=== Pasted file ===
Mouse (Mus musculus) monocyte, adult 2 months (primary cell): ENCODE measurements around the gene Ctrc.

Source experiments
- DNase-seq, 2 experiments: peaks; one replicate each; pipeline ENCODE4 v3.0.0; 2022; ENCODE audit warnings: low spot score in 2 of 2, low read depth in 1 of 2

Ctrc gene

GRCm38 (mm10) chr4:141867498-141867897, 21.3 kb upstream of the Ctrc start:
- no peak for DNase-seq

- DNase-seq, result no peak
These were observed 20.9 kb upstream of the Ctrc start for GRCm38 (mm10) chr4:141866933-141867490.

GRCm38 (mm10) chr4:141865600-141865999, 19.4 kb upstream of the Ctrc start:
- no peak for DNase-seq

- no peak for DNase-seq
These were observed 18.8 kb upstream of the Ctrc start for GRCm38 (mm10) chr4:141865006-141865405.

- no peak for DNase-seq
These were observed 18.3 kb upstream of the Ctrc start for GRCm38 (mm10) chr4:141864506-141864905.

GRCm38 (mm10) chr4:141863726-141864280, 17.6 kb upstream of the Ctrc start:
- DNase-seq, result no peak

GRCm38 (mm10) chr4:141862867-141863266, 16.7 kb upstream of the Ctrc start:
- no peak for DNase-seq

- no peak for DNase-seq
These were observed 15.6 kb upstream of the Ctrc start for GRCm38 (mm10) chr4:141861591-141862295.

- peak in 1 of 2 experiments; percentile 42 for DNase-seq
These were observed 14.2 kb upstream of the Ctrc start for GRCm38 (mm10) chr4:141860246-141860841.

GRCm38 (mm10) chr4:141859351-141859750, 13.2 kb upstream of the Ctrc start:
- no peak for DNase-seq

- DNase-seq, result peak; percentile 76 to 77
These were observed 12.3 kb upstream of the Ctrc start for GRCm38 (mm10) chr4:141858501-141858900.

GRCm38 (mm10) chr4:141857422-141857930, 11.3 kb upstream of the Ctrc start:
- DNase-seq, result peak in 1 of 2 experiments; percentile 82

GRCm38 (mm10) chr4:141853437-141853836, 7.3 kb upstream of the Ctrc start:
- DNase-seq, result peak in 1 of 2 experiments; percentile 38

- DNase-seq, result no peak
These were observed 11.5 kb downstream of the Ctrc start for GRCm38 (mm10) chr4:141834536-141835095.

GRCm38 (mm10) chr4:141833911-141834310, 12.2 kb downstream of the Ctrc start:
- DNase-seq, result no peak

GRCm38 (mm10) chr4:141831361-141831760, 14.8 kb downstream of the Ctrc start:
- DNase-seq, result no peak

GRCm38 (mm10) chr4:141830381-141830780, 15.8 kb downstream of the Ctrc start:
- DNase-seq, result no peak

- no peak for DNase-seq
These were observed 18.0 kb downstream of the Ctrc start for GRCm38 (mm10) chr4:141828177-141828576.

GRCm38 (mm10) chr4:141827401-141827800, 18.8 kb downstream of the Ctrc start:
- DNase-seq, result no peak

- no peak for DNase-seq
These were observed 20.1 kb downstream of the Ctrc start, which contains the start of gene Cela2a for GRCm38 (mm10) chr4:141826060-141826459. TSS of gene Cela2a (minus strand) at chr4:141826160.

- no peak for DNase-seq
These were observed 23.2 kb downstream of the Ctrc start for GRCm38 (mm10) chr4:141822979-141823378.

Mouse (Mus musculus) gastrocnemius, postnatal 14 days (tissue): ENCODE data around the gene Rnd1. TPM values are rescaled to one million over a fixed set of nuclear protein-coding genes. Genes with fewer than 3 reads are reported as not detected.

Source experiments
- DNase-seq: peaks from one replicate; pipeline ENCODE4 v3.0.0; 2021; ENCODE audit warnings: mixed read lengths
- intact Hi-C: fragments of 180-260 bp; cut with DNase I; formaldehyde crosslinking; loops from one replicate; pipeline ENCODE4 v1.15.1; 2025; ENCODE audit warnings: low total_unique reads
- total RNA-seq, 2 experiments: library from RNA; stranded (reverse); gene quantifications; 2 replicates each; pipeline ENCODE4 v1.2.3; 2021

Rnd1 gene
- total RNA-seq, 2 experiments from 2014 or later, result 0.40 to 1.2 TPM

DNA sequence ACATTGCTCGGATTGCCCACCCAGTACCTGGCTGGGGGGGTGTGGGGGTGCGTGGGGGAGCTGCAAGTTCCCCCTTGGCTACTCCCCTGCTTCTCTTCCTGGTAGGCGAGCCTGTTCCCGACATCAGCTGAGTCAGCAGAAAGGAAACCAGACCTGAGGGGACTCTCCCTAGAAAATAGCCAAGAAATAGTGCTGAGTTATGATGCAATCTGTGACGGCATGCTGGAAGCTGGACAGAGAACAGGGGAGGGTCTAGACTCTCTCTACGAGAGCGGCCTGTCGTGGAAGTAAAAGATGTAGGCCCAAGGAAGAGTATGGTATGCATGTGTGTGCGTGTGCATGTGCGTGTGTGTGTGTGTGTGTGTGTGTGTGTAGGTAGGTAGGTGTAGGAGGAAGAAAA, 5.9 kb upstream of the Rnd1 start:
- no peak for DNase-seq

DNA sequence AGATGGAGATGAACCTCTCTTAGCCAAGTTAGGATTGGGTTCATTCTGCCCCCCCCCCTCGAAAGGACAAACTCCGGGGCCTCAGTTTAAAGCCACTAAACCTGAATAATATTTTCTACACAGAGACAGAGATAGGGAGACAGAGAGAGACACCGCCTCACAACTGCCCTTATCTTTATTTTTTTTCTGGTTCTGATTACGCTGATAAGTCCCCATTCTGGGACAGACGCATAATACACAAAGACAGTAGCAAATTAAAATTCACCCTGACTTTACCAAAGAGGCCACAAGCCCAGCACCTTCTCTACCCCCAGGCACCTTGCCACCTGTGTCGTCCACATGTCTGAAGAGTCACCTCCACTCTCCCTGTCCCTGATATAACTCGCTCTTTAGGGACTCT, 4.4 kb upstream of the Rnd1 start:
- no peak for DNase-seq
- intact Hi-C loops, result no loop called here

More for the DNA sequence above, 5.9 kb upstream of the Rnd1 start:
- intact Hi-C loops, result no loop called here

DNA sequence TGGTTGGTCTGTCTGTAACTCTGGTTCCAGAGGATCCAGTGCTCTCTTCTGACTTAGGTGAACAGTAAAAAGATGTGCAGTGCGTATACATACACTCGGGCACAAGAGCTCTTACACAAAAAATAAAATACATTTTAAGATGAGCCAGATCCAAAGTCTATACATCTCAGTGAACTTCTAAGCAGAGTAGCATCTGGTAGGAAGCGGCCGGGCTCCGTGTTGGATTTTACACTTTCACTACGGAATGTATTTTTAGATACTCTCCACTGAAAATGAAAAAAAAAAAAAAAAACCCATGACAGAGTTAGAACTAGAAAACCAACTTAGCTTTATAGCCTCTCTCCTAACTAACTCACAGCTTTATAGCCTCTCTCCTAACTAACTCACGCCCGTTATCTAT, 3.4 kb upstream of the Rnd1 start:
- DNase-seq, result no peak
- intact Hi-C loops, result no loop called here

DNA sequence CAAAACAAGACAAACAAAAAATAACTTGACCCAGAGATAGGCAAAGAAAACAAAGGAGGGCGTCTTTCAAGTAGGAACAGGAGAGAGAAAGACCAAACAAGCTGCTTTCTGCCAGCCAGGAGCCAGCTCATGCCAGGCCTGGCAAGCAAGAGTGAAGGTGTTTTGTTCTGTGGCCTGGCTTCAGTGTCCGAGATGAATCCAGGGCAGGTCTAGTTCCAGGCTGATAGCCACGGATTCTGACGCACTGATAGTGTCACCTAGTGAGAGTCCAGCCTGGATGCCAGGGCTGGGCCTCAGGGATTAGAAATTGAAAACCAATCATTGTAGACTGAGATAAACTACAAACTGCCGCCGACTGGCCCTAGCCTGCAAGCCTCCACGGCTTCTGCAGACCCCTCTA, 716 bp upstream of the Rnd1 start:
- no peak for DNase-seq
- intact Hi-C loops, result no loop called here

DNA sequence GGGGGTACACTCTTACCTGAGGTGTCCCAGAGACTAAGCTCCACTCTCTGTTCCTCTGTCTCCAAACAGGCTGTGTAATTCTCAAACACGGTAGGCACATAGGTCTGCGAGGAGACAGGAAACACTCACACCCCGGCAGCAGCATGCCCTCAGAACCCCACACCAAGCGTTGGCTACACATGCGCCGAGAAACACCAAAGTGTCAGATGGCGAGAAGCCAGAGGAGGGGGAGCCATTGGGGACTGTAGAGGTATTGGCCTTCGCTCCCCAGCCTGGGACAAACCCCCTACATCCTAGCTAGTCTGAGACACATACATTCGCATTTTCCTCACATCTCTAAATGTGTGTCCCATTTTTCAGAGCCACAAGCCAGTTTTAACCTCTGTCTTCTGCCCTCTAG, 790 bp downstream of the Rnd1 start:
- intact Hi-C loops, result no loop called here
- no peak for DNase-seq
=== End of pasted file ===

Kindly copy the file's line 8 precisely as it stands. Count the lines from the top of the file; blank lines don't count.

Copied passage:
These were observed 20.9 kb upstream of the Ctrc start for GRCm38 (mm10) chr4:141866933-141867490.